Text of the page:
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This is how Channel Tunnel would work after a No Deal Brexit

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By Euronews  with Associated Press
Lorries at the Channel Tunnel
Lorries at the Channel Tunnel

The operator of the Channel Tunnel says it's prepared for the worst case No Deal Brexit and that the "large majority" of traffic will be able to pass straight through border checks.

Eurotunnel said that truckers will be obliged to fill in customs forms in advance of leaving the UK so the authorities can be pre-notified of which vehicles require additional checks.

Because traffic is already subjected to security and immigration control, the additional steps can be conducted at the same time.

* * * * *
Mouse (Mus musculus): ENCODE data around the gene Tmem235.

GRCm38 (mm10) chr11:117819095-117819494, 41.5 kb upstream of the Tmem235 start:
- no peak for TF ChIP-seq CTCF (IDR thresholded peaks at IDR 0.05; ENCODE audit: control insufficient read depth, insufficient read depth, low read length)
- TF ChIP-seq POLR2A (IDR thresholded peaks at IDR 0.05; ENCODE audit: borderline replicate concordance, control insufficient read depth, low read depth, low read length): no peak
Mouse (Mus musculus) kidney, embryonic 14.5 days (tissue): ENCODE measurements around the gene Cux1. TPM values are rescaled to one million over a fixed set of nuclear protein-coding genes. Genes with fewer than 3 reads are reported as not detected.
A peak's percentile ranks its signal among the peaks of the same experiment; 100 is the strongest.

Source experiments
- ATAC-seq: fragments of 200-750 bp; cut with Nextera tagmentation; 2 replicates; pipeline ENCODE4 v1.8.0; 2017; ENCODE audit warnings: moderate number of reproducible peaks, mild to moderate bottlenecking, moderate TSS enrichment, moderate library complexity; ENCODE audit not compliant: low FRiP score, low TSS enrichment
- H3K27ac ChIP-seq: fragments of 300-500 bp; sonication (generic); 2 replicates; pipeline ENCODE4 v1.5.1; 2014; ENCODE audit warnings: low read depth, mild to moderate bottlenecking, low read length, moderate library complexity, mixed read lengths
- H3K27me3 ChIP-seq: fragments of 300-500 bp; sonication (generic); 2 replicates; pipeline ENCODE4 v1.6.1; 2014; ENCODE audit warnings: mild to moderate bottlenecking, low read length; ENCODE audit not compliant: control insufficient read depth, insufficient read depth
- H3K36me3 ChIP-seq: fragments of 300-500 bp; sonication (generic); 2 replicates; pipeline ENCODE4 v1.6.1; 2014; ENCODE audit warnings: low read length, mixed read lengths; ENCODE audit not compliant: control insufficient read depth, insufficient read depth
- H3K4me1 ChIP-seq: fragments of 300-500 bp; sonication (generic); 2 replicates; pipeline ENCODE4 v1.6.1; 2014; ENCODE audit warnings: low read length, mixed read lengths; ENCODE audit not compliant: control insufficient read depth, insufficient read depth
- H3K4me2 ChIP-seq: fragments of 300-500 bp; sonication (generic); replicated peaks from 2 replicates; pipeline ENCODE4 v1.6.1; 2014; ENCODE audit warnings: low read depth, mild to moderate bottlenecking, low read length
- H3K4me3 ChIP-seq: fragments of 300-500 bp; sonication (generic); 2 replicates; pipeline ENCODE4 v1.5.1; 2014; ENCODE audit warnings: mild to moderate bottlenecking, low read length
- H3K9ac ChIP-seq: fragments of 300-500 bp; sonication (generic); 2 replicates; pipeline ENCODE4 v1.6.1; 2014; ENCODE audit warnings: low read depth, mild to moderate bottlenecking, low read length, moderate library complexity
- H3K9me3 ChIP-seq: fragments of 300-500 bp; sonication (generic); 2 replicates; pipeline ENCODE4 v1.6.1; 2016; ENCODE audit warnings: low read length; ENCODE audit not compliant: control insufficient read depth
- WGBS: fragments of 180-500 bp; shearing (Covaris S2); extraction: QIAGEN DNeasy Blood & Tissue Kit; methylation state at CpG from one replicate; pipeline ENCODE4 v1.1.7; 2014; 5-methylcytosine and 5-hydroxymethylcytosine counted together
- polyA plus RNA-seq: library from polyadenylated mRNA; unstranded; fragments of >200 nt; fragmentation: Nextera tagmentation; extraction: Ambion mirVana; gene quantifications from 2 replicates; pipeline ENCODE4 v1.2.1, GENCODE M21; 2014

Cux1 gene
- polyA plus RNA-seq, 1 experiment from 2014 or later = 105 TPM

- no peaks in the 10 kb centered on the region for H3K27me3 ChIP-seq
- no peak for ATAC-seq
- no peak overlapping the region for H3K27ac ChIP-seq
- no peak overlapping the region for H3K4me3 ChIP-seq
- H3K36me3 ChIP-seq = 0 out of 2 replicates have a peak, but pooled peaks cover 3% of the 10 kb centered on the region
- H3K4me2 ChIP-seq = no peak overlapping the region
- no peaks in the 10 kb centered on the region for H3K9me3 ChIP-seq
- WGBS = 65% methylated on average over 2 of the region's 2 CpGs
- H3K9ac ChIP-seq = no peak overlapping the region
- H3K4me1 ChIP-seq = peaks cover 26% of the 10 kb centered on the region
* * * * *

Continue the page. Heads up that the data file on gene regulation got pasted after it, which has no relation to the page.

"This is to make sure that traffic continues to flow smoothly through the Channel Tunnel regardless of the Brexit status that we get. So in the event of a no-deal, we've prepared for the worst case no-deal," said John Keefe, EuroTunnel director of Public Affairs.

"So as they arrive into France, in Coquelles, they will go past a sign which directs them either to continue straight to the motorway along the green line or to go into the control zone along the orange line. And that way, we separate the straight through, the large majority of traffic which will go straight through from the small percentage which will need to be controlled on arrival."

Keefe said EuroTunnel had spent €15 million on extra infrastructure and preparations since Brexit was announced.